This article originally appeared on Creators.
Before Abbi Jacobson started palling around New York with Ilana Glazer on "Broad City," she wanted to be an artist. The actress and comedian holds a BFA from Maryland Institute College of Art (MICA) and spent her early 20s sneaking her illustrations into the MoMA gift shop, in hopes of being discovered by some hapless tourist.
This summer, Jacobson's back at the museum in an official capacity, hosting a new podcast produced by WNYC Studios and MoMA called A Piece of Work. Along with friends like Hannibal Buress, Questlove, RuPaul, and Tavi Gevinson, Jacobson explores MoMA's collection, digging into the ways art inspires and confounds us. A Piece of Work is as educational as it's entertaining, but don't expect it to feel like Art History 101; the 10-part podcast is inspired by frequently asked questions and responses from MoMA visitors, and it's as much about looking at art and not understanding what you're seeing as it is about elucidating an artist's intent.
When John Berger's Ways of Seeing came out in 1972, an entire generation gained access to an often elitist and insular art world. In 2017, A Piece of Work aims to do the same for the digital era. Whether or not you can rattle off facts about Meret Oppenheim or Fauvism is beside the point. Jacobson's podcast is about maybe not knowing what you're looking at, but being open to letting it affect you anyway.
"I don't think anyone's looking for expert advice on the art world, anyway. That's not what I'm there for," she continues. "I want the listener to feel like they're going with someone who's on their level."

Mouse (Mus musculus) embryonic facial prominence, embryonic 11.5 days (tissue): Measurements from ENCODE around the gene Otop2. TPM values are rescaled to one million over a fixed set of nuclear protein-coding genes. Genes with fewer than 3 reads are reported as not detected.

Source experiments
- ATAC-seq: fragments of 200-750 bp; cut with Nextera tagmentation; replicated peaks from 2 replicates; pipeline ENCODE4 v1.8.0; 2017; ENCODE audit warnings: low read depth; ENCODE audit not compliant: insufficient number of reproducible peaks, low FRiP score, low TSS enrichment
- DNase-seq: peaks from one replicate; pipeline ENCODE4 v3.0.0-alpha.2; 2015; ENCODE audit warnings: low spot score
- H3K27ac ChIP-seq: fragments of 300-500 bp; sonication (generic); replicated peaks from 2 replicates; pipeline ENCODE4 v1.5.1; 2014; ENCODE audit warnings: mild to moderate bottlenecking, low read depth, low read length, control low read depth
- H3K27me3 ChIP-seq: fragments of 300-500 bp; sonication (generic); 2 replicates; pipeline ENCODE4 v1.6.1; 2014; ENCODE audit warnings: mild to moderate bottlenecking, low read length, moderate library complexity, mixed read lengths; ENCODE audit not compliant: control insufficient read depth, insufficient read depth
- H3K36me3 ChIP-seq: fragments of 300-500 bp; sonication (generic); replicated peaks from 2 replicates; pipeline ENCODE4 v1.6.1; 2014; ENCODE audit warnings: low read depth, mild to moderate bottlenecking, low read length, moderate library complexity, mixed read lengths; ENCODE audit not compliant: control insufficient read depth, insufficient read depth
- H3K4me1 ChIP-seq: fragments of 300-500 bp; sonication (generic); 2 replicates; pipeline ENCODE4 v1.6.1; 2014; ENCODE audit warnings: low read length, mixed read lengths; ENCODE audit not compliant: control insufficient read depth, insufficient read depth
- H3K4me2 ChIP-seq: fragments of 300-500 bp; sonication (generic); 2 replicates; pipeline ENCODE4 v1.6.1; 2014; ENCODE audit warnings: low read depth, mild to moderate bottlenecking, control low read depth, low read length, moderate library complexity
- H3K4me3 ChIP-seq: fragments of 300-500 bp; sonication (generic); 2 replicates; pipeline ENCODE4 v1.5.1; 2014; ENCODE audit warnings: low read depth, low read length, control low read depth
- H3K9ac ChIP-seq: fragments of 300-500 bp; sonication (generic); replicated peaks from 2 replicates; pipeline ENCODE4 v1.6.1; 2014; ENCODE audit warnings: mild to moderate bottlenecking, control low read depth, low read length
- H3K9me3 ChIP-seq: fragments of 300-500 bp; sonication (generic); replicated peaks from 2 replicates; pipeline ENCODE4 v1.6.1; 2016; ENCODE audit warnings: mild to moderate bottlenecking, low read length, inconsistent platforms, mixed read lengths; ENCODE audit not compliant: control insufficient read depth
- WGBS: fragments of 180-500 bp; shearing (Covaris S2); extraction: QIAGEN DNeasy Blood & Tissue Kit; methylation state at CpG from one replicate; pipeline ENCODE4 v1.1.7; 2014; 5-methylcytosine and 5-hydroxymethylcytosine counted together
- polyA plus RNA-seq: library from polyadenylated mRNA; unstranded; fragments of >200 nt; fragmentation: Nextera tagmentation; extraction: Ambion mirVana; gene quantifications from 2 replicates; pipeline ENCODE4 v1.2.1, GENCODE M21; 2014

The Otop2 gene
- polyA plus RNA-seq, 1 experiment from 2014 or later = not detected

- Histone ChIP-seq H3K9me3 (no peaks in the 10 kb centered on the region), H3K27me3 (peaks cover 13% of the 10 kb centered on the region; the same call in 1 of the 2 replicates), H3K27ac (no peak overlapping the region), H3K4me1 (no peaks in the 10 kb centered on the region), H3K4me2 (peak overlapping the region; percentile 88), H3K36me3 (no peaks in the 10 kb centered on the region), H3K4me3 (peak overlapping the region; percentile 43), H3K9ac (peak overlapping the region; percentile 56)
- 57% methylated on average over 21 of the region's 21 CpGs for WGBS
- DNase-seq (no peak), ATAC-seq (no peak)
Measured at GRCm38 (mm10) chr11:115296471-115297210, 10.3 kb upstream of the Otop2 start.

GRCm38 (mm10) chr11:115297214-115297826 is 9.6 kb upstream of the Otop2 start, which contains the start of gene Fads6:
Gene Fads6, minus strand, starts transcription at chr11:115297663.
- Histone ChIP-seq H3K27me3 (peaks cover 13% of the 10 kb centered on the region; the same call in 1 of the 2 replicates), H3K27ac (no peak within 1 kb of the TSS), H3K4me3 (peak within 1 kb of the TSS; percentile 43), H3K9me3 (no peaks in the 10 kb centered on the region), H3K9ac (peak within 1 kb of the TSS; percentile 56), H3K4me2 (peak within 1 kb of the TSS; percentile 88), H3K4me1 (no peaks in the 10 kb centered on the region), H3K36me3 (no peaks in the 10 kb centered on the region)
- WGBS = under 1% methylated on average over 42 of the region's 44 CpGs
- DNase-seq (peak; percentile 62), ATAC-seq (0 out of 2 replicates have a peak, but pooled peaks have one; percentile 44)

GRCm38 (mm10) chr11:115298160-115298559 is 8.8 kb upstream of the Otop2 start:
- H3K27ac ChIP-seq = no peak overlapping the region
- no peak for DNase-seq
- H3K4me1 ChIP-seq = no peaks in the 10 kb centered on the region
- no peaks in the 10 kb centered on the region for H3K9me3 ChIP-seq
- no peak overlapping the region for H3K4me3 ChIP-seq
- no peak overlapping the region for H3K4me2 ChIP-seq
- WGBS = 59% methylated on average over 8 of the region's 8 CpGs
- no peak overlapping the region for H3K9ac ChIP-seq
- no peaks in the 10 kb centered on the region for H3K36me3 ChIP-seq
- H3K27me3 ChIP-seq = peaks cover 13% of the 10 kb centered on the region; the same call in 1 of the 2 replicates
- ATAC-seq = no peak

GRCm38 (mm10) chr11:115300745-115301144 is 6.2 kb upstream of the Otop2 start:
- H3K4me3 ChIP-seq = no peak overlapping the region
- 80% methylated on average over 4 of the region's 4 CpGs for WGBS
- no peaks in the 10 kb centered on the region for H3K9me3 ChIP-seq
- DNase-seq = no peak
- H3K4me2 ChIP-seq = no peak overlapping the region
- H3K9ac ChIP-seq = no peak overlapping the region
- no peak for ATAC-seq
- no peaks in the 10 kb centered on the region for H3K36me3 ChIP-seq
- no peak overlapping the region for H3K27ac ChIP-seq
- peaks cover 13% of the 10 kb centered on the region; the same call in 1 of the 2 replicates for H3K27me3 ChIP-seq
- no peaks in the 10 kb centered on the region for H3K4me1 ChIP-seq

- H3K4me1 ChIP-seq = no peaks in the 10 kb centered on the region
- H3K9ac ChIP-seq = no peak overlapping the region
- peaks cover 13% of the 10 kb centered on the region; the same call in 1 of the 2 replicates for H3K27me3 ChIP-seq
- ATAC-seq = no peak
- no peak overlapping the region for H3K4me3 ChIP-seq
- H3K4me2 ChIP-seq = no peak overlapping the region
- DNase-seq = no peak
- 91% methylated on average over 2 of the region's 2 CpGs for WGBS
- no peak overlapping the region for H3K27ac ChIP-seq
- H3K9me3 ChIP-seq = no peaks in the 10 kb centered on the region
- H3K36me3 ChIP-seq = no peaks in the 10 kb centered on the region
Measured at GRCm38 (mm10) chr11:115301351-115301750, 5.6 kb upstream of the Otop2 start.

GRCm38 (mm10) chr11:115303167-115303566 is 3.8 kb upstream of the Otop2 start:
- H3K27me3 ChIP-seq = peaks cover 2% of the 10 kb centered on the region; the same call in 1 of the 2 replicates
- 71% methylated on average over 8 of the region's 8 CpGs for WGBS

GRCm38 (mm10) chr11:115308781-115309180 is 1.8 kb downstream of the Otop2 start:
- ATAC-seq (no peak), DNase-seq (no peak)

Sure enough, listening to A Piece of Work feels like visiting a museum with a friend who minored in Art History. You'll learn new things, but their insight won't feel pretentious. Jacobson's joined along the way by MoMA curators, conservators, and educators, but the most magical moments are when she's hanging out at the museum with other celebrities.
"With Amir [Questlove], we went back into the restoration area of MoMA, which is already a bonkers place to be allowed into. There's just Picassos leaning on the wall. It's a very intimate and bizarrely casual way of seeing their collection," Jacobson says. "I had watched the video works by myself, but then watching them with RuPaul was totally different and way more fun. You know, it just exemplifies the point that there are so many different ways to view art, and that's exciting to me."
The inherent challenge of doing a podcast about art, of course, is that listeners can't see the works being discussed. Though many of the pieces are famous, Jacobson says A Piece of Work is about much more than MoMA's collection, and conversations with her guests vary dramatically. "That's what's cool about art, also. You can be looking at something and it makes you think of something totally different," Jacobson says. "The first thing we're talking about isn't really what the podcast is about. It's about bigger ideas."
Listeners can always Google the art they're learning about, which Jacobson encourages, but A Piece of Work is also about stripping away the pretension of a trip to the museum. "It's not like a deep, deep dive into the art world," Jacobson says. "But for most of us, I think it's a way in that is not only entertaining but really insightful, and it'll make you want to go and see art, which is what I hope that people take away from it."